Maybe this is where an MMO series was always going to go, maybe the author ran out of ideas and is treading water. But in either event I do not care one iota about anything related to the RP guild.
An entire story from an old school villain's point of view is an amazing premise. It's a story of Whacky hijinks, absurd plots, and cackling laughter that bring back fond memores of Saturday morning cartoons. It's a premise that could be a lot fun, the equivalent of literary candy. For the most part, it is fun, but the writing style is distracting enough that it's hard to sink into those fun moments.
Stuff It Does Well:
Easy-going: For a story like this, it is imperitive to keep things light and fun. Vaudevillain does a great job of that. There aren't any stakes, and there shouldn't be. It's like a slice of life novel that's set in a "monster of the week" saturday morning cartoon.
Unbounded Silliness: The world runs on 7 year old make-believe logic, and it's a delight. If everything is intentionally hand-waived, then it is easier to sit back enjoy the ride. I don't have to worry about something making sense, because it's not supposed to.
Caricatures: This is another story where I would be honestly disappointed to find out that somebody had complex motivations and a serious backstory. The story is based on the idea that old school mustache twirling villains are great in their own right, and it delivers on that point. You don't need depth when you've got style.
Bone-Dry Action: The action scenes in this story are lacking punch. They tend to read as list of descriptions and don't flow very well. Scene descriptions are always tricky, but action scenes benefit from more impressionistic writing. Additionally, certain verbs are getting overused, such as "connected." More dynamic verbs may help as well.
Conservation of Detail: In general, this story focuses too much on insignificant details. Unless its important to understanding the character or the story, the reader doesn't need to know it. Gettting caught up in stuff like the main character's favorite sandwhich just bogs the story down. That's not to say that details need to be cut entirely, but they need to be used with intention. Plenty of small character actions can help me understand them better; it's just a matter of discerning what's important and what isn't.
Overly-analytical Descriptions: This one ties into my above point. The majority of the descriptions talk about every facet of the object. It's good to try to flesh out the environment, but at a certain point it becomes white noise. Using similes and trimming out unnecessary info can streamline descriptions and make reading flow easier.
I desperately wanted to enjoy this story. I like the central concept, and the story struck me as the sort of light-hearted fun that I needed. I did find a lot of the story fun, but I also found it a slog to get through. The writing style got a little bit better as the story went on, but not enough that I wasn't constantly dragged out of the story. There's a lot of promise here, but I'm going to have to drop it for now.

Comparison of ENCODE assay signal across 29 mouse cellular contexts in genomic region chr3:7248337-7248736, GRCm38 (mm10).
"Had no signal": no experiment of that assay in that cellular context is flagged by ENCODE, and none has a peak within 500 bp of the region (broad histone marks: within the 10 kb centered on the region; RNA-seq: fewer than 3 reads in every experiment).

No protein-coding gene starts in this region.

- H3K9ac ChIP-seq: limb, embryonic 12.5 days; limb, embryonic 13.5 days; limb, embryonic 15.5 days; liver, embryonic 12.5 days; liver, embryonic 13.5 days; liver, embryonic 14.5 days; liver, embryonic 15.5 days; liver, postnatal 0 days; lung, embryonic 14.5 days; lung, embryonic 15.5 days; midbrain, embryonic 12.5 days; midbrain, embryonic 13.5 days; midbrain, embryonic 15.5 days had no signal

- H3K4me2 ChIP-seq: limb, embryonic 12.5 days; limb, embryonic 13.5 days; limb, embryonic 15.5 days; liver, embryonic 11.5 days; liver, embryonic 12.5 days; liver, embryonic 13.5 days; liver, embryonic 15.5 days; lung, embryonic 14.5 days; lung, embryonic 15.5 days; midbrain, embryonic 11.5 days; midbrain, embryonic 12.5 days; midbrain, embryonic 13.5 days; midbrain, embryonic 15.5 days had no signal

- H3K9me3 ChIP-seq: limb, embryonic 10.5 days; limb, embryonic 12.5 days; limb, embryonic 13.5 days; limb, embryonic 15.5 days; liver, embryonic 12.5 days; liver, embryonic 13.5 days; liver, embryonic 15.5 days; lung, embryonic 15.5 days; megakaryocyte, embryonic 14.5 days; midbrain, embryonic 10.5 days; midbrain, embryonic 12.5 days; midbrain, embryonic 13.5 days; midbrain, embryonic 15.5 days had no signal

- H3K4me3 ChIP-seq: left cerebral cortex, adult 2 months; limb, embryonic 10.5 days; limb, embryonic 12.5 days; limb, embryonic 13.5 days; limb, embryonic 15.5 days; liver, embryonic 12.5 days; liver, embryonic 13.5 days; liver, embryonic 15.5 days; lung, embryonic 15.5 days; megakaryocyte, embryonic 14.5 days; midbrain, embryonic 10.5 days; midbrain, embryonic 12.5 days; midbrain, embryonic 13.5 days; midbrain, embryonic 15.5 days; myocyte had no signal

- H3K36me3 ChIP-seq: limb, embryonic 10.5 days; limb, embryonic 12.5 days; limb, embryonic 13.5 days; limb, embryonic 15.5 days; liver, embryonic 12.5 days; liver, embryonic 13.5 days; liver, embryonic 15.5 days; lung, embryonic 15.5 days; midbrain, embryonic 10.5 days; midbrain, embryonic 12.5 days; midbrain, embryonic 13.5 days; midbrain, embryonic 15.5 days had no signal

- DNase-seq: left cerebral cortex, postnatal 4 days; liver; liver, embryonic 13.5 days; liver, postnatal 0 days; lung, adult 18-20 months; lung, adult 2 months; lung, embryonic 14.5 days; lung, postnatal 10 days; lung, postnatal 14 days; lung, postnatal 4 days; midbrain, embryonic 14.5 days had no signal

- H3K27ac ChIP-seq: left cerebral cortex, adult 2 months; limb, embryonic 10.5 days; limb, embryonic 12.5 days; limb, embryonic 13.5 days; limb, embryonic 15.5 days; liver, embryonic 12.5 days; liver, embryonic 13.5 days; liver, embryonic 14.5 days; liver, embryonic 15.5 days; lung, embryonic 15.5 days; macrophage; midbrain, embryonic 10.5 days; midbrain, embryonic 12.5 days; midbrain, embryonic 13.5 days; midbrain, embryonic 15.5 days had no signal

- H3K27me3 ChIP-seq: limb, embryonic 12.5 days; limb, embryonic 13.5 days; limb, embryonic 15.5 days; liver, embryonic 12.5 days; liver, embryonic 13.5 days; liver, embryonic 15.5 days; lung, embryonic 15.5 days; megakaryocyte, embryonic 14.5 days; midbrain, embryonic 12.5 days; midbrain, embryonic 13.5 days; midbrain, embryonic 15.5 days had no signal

A well written, MMO supervillain romp. No heavy-handed "If They Disconnect From The Game They Will Die!" here.
I feel like the villainous Dr Zlo would be a fun guy to share a cup of tea with.
The story is well written but doesn't take itself overly seriously (so far), or at least the mc doesn't which is a breath of fresh air on RR. In my opinion it gives the impression of a something very fun to read and the characters while not significantly fleshed out as of yet, are far from two dimensional. On the whole, the story is highly enjoyable and i'm very excited to see where it is going :)
I love the name
Honestly, the setting and premise of the story is really cool, but i think you'd do better focusing on the light hearted and comedic aspect of the story. While trying to include serious elements like the conflict might be good to include depth to the story, it comes out quite...clunky and awkward.
I can fully recommend this novel
The antics Dr. Zlo gets up to are incredible combined with the creative apporoach that he takes for every mission leaves a fantastic impression. The other side characters all have their own distinct personality making them each memorable.
The setting is a sprawling VRMMO world of the modern era with numerous superheroes and supervillians duking it out over who will win control. What stands out is the fact that is an entirely believeable VRMMO, there are bugs, some NPC's didn't get the same polish as others, mechanics get tweaked this isn't just a LITRPG with a coat of VRMMO lacquer over it this is a faithful rendition of a VRMMO world.
The style and grammar are both top notch. For grammar I've only found one error (granted I'm not the best at grammar myslef) and this was a fairly minor one. The style though is outstanding it truly makes you feel like you're reading about the life and times of that devious villian and the man who plays him.
Overall this isn't just a good VRMMO or LITRPG novel this is just a good novel of quality that I would argue deserves at least a 3 chapter read to see if you like it or not.
I've read up to chapter 23 so far (the end of the first arc).